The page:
(Note: These prices are accurate as of August 2018)
AWS Lambda has 263 separate billable line items each with their own prices. They have names like “Accelerated InterRegion Inbound using edge locations outside US, Europe or Japan, From EU (Paris) to EU (London)”, and exist for each of the 17 regions it is offered in. All told that is 4,471 separate prices you can be charged for executing Lambda.
That gets added to the 635,035 prices for EC2 services, 12,261 for Route53, and 15,283 for API Gateway. All told Amazon has over a million separate rates you can be charged for various services. It’s so complex they even have a dedicated API just to expose pricing, which is how I got these numbers (Lambda is not included in the price calculator).
Even in the simplest case, the pricing for Lambda is far from simple: A free tier followed by $0.20 per million requests plus $0.00001667 per GB-second of ‘compute time’ used per month plus the cost of the API Gateway ($3.50 per million) you use to translate HTTP requests into Lambda executions. You are also charged for any data transfer done by your Lambda ($0.09 per GB), and any Dynamo DB requests you make from it (I can’t).
What is Compute Time?
You are charged $0.00001667 per GB-second of compute time your Lambda performs. GB-second is a bit of an odd unit. It could mean the number of seconds you’re using a GB of memory, but it actually means the number of seconds of compute you’ve done, multiplied by the number of GB of memory that compute allocated.
For people who aren’t comfortable with microcents as a unit of measure I’ve compiled the numbers into a chart which shows how much memory and CPU-time you get for $1–6 per million requests:
Amazon includes a pricing table on their page which excludes the $0.20/million base charge, but I’ve included it in my numbers.
Of course, a ms of CPU time can mean many different things. A ms of compute on an Apple II represented 3000 clock cycles. On the i7 in my laptop it’s 4 million cycles. In Amazon’s case, they actually scale up the speed of the CPU they provide based on how much memory you allocate. In other words your performance is
memory * CPU time where
CPU timegets smaller the more memory you use. This CPU boost continues until you have what looks like a full core, after which it grants you a second core which your application may or may not benefit from depending on its composition.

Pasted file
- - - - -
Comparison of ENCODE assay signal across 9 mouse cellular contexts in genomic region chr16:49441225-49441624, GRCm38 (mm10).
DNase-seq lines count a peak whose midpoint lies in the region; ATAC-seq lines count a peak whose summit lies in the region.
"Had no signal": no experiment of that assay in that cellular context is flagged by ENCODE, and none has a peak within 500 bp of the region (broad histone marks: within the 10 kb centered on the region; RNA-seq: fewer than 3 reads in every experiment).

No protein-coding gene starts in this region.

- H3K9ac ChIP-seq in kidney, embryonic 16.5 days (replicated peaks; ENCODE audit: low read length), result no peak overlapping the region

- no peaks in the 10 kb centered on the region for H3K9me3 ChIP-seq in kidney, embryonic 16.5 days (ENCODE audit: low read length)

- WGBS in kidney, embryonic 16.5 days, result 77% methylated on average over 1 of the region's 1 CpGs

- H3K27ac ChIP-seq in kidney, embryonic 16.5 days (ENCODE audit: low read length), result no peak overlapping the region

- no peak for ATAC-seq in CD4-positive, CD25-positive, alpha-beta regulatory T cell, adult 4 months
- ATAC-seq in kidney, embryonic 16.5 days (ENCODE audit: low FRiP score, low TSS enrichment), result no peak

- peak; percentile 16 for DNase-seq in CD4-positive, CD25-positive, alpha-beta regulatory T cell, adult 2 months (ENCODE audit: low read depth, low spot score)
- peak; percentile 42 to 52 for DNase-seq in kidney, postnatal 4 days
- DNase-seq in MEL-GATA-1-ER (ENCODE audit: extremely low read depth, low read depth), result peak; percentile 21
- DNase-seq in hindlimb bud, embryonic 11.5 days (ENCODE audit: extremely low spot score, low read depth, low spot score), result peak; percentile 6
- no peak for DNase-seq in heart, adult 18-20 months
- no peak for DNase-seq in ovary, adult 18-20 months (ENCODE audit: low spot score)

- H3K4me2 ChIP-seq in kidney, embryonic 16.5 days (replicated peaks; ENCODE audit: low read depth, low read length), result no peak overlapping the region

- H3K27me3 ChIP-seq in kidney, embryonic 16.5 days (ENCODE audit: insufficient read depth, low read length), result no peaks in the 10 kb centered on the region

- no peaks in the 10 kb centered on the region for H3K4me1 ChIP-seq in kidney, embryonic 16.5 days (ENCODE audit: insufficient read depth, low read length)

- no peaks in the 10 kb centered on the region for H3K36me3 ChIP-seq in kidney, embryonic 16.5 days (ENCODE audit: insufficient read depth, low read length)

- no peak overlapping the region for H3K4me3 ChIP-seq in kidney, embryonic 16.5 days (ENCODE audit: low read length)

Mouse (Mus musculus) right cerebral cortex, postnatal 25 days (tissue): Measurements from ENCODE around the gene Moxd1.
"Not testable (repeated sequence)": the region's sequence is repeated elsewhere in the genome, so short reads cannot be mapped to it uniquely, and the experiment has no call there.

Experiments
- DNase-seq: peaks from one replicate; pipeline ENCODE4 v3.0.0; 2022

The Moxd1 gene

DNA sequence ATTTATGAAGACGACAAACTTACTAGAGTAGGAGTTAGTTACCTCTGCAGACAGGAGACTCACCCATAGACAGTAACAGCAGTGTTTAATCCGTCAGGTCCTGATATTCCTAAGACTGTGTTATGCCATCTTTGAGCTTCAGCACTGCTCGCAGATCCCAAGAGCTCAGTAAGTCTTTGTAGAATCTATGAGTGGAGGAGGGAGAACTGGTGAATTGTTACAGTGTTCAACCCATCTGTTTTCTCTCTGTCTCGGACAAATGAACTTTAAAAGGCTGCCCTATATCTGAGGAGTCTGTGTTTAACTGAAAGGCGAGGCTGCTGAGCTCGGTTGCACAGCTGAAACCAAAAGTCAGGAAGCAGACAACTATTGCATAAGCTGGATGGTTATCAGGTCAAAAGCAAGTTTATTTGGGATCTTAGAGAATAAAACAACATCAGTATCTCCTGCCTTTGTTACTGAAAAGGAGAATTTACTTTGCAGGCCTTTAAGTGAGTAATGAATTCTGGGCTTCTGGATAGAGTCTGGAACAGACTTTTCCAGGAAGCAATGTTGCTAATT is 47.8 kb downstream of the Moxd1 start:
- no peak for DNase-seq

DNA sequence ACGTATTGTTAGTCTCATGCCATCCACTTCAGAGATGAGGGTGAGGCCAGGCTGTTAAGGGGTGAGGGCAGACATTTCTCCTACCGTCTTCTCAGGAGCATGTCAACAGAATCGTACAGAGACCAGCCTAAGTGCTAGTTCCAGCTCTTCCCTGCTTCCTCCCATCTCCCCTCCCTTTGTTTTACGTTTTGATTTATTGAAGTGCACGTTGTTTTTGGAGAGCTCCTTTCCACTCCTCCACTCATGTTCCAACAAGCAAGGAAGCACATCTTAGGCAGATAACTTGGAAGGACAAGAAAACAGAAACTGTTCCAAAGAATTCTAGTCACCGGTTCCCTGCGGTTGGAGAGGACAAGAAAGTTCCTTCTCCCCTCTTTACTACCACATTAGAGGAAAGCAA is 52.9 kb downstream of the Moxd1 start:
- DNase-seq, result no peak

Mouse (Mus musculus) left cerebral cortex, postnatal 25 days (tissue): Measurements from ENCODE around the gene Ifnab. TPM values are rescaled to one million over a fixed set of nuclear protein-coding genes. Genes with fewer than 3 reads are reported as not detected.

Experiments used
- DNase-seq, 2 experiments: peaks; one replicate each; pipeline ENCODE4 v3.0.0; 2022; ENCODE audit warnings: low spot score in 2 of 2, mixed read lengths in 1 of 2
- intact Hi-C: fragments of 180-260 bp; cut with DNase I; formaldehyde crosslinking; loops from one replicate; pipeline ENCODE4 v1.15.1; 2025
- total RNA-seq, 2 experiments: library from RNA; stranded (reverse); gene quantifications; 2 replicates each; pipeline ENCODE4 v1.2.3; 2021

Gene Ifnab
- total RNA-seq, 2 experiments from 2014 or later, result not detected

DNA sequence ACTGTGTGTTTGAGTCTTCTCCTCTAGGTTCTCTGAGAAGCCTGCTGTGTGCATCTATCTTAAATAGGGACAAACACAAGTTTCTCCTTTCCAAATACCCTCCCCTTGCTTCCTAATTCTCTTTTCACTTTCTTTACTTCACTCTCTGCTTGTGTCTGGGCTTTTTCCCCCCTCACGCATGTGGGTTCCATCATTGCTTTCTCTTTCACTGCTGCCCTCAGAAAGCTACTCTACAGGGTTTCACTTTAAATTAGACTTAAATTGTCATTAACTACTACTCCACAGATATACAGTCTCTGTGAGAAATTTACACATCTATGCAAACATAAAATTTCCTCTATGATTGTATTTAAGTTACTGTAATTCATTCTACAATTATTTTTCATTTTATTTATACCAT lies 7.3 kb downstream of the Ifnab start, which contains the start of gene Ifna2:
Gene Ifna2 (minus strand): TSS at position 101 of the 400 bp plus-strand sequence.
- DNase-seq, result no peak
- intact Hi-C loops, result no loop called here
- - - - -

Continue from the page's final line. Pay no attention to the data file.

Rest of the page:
To compensate for that I’ve adjusted my chart to show how much actual CPU time you’re getting based on the mid-grade server processors we used in our comparison testing.
As you can see from the chart, it doesn’t, from a cost perspective, matter if you elect to run a 1024 MB Lambda for 100ms, or a 128 MB Lambda for 800ms, you get the same amount of compute and pay the same amount. Above 1024 MB though you reach the performance of a full processor core and begin getting the power of a second core (if your application is multithreaded).
CPU time is rounded up to the nearest 100ms, meaning even the simple Lambda which returned the current time we used in our tests cost us $0.41 / million invocations. Of course, your Lambda will rarely execute with a number of ms of CPU that rounds perfectly. Much more commonly you’ll use some odd number of ms which Amazon will round up to calculate how much to charge you. Given that they always round up, that means you will be overpaying by an average of 50ms of CPU for every invocation:
AWS Lambda’s can perform a wide variety of tasks within Amazon. We’re interested in their use for building Serverless web applications specifically. For that purpose, a Lambda can’t be used directly, it needs some HTTP server which is willing to translate a request into a call to the Lambda’s
invoke API. By far the most common way to do this is with Amazon's API Gateway product.
API Gateway is billed at $3.50 per million requests, a price which often exceeds the cost of the Lambda itself. Here is our chart from above adjusted to include API Gateway:
You’ll notice the $1, $2, and $3 lines have disappeared from the chart. The absolute minimum is $3.91 / million requests if your Lambda consumes very little CPU.
You’ll also have to pay for your traffic, and an additional hourly fee if you wish to use caching.
Amazon’s Route53 DNS service isn’t free. You’ll pay $0.40 per million DNS requests for the first billion. That brings our total minimum cost to $4.31 / million.
Tabulating all the costs can be somewhat exausting. CloudWatch logs are $0.50 per GB. The $0.09 per GB of traffic charges will start to add up.
Amazon also offers a way of running code through their CDN service, Cloudfront. Both the fixed and variable costs are exactly tripled when compared to Lambda, making them roughly 10x Cloudflare Workers.
Of course, for HTTPS requests Cloudfront itself costs $1 / million requests and that has to be purchased to use Lambda@Edge. You also pay bandwidth costs which can easily dwarf that price. If your site is 1 MB, you’ll end up paying as much as $85 / million just in Cloudfront bandwidth, $250 / million in regions like South America. Plus an additional $20 / million for requests which have to go back to your origin.
Here’s what that looks like for just the compute component:
PS: I work at Cloudflare, where we have a product called Workers. I won’t shill too much for it here, but you might want to take a look.